Ease of Articulation

When reading texts like Piers Plowman and Sir Gawain and the Green Night in their original language, I can’t help but get frustrated when trying to decipher what the modern English word would be. It honestly amazes me how much English has changed over time. The differences between Old English and modern English are so diverse that it is hard to believe that they are the same language.  

I took English 309 (English Language-Grammar and History) last semester, and thank God I did, because it really helped me learn the Old English alphabet. However, it makes me wonder what our English language will become in the next 100 years. If English changes so much from 1300 to now, how different will it be in 2116. Will English consist of abbreviations? Will English engulf another language like it did with French and Latin? 

As humans, we innately choose the easiest and most efficient way of doing something. The same is true for language. According to the Ease of Articulation Principle, humanity always finds a way to change the sound of a word in  a way that is easier to pronounce. This is why Old English and Modern English are so aesthetically different. Why Old English started out in such a complicated way, no one knows. What we do know is that language can never truly be standardized, because it is constantly changing. Soon enough our English language could be a combination of LOLs and LYLASs in order to communicate!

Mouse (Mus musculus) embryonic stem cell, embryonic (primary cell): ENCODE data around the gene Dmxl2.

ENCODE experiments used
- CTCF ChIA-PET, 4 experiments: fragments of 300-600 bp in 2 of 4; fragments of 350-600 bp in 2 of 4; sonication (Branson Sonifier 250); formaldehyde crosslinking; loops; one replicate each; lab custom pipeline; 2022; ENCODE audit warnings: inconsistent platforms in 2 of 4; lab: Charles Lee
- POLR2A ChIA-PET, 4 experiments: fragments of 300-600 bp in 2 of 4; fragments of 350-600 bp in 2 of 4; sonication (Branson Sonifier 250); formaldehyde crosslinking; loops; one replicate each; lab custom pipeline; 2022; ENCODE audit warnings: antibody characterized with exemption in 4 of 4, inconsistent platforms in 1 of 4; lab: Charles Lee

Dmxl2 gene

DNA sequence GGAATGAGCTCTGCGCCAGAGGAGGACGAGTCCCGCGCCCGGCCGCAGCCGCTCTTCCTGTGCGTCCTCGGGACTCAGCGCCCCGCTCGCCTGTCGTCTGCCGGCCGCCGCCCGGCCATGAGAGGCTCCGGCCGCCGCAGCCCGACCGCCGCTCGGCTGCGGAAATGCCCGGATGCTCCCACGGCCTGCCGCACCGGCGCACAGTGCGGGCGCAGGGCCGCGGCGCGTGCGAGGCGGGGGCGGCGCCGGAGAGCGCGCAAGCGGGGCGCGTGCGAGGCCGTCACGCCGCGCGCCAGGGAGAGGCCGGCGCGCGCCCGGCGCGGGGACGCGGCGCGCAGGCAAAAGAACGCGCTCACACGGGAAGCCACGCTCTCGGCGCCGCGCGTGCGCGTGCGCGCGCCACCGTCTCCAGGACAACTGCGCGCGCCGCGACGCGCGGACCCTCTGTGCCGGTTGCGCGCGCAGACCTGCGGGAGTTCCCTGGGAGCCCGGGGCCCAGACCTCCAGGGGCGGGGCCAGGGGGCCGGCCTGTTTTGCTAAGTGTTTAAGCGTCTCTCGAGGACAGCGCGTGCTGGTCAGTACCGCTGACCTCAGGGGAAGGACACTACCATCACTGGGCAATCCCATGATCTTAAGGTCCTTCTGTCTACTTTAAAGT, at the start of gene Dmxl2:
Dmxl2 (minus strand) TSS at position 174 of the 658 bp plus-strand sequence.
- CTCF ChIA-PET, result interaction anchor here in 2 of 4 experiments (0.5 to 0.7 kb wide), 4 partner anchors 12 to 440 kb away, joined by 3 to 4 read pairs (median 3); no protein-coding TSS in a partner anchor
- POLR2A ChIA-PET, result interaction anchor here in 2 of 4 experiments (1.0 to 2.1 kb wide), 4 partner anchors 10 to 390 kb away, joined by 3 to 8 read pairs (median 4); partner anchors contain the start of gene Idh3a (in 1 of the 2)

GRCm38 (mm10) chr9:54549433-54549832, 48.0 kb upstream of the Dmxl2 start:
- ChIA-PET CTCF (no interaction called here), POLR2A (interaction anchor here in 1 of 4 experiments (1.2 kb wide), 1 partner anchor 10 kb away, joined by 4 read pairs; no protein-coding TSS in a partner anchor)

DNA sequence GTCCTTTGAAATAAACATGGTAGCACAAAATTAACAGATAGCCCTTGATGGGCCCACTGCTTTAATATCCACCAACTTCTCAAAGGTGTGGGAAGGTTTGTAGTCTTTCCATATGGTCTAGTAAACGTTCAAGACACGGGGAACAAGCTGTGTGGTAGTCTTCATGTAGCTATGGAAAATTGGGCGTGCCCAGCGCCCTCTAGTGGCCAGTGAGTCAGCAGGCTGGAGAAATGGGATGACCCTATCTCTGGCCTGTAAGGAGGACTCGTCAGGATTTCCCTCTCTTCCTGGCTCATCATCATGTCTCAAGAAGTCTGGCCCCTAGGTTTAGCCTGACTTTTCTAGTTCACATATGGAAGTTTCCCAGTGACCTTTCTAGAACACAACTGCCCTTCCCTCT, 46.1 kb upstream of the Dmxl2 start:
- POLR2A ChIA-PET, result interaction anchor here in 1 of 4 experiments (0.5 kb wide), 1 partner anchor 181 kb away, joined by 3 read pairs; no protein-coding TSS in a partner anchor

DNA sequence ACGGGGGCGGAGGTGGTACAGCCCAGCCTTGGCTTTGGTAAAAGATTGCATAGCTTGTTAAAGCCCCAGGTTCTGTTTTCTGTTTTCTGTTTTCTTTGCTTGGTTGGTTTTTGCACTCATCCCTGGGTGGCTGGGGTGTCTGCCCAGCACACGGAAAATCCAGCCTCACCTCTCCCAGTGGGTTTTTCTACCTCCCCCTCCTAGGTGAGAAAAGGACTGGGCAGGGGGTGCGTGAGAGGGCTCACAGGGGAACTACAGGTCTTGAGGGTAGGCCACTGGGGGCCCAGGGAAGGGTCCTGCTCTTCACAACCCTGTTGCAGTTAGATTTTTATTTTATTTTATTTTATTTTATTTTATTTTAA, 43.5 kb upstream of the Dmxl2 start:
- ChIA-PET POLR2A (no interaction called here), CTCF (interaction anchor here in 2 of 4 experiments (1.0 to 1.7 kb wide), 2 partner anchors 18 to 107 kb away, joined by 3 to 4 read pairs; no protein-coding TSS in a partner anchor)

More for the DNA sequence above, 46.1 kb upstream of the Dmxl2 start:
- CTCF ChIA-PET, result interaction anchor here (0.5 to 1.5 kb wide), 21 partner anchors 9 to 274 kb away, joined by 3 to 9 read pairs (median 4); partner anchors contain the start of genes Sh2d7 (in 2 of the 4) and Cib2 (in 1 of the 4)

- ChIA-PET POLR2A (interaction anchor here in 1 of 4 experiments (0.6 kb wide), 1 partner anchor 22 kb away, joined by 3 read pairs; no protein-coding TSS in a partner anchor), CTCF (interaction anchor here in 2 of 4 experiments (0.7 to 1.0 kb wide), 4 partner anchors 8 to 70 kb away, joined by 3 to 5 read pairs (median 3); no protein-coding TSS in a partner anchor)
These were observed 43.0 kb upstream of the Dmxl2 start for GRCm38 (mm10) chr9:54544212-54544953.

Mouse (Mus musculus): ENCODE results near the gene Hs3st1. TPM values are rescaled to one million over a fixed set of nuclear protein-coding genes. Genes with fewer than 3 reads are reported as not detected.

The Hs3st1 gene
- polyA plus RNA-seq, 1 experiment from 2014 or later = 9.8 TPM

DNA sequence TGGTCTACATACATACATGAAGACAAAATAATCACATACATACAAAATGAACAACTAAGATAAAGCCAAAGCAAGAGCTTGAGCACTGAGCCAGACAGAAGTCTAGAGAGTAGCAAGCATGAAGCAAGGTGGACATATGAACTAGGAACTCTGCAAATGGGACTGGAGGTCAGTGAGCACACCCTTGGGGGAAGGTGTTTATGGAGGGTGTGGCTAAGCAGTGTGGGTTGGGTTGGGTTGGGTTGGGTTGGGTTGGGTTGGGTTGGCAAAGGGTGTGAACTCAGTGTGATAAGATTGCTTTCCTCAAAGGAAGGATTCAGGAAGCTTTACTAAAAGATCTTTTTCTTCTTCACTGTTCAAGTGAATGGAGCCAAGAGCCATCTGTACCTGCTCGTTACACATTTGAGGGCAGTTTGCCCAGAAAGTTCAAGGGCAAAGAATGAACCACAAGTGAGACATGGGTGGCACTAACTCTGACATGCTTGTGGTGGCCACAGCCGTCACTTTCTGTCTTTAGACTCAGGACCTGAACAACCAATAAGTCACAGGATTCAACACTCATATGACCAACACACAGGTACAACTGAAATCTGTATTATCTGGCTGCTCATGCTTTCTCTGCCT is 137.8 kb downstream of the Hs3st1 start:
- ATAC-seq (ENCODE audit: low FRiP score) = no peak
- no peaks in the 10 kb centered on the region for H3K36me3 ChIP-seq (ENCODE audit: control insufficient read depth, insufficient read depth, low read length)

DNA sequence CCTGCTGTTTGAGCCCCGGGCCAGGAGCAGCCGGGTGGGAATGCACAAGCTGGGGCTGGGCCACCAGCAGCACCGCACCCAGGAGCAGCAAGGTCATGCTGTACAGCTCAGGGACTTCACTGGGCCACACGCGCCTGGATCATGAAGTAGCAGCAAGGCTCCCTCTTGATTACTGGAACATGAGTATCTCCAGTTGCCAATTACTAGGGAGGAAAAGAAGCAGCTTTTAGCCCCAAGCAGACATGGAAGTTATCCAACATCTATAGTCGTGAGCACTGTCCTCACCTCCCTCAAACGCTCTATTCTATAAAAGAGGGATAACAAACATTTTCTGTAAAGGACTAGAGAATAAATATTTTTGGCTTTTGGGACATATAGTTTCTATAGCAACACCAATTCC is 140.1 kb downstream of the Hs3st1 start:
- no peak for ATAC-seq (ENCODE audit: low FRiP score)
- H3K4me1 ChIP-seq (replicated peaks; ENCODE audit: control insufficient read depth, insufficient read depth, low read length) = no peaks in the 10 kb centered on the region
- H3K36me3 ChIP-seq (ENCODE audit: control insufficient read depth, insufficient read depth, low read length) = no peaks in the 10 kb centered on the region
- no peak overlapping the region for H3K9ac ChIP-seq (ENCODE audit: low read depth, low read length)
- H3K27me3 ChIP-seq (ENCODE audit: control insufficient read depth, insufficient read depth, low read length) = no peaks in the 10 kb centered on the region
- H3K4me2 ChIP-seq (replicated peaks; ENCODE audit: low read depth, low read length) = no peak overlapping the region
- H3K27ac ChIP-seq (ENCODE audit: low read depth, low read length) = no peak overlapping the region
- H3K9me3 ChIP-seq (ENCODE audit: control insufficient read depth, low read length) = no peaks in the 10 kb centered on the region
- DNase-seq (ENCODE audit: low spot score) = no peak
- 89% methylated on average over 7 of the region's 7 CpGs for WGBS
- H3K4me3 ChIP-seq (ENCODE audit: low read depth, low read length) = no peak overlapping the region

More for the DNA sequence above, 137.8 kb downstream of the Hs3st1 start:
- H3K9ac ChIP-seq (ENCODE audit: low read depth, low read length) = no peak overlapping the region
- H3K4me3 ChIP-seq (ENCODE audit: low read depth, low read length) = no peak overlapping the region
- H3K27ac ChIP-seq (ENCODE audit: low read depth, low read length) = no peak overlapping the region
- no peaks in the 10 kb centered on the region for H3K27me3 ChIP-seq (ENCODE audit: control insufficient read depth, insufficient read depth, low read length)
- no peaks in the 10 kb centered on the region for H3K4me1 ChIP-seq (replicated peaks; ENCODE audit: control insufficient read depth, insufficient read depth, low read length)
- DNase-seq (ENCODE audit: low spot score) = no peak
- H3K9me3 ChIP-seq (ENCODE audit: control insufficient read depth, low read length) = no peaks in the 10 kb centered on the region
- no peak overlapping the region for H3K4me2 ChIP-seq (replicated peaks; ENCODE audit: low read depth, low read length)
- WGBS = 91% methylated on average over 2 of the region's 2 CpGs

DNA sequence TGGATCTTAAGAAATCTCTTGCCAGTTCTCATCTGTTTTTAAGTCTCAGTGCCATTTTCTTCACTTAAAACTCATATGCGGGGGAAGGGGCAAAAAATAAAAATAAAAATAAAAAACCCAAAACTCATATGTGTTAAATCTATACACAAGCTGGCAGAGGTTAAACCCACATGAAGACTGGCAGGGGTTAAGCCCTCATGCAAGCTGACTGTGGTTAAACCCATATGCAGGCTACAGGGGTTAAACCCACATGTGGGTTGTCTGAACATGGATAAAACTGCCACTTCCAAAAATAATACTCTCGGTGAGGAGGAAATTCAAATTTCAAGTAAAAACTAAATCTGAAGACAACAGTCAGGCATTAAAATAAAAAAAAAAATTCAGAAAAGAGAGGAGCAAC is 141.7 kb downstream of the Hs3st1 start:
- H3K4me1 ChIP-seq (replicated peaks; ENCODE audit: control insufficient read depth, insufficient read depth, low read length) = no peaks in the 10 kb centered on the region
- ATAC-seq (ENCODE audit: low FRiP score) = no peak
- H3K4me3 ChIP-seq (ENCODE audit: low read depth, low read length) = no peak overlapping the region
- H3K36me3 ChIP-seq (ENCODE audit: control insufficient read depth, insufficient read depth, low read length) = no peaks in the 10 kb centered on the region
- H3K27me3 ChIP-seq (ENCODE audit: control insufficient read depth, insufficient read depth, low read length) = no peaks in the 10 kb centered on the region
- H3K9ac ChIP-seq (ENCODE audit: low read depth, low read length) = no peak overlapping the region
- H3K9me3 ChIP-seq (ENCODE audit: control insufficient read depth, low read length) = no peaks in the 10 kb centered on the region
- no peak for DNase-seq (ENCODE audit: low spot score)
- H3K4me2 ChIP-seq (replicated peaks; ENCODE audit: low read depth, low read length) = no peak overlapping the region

I came across this Buzzfeed article this afternoon and it made me giggle. I thought I would post it just because we have recently been discussing images in manuscripts and how they have meaning that goes with the text it is paired with in most cases. This article is looking at manuscripts and their images and trying to show that this is what life was like in the Medieval time period. I realize that most of these images are not accurate to what the author of the article is trying to portray them as, but they made me laugh and it really intrigued me on what these images really were trying to portray! Seems like whatever it is is a pretty interesting manuscript, I wish I knew what it was!


Scribes/media do not represent everyone

I found such a fantastic section in today’s reading of OUMEM, on page 44. It says: “Now, paleological dating is not an exact science: one can be fooled by, for instance, an older scribe who has not kept up to date with changes in script, or a young scribe trained by an older one in some remote area, or a scribe who is simply albeit awkwardly imitating an older hand.”

The principle that really grabbed me here is that writers (primary media of their day) represent a huge range of experiences and situations. One of the worst things we can do when we look at a text is to say “This is the way writing was done during ___ time period” or “This is how people thought back then.” While it does represent at least someone, applying these impressions to an entire culture impedes us from a fuller understanding of its people. I loved the idea that in some places certain literary traditions lasted longer than in others, the idea that the world at this time was full of a huge variety of people doing things in all sorts of different ways.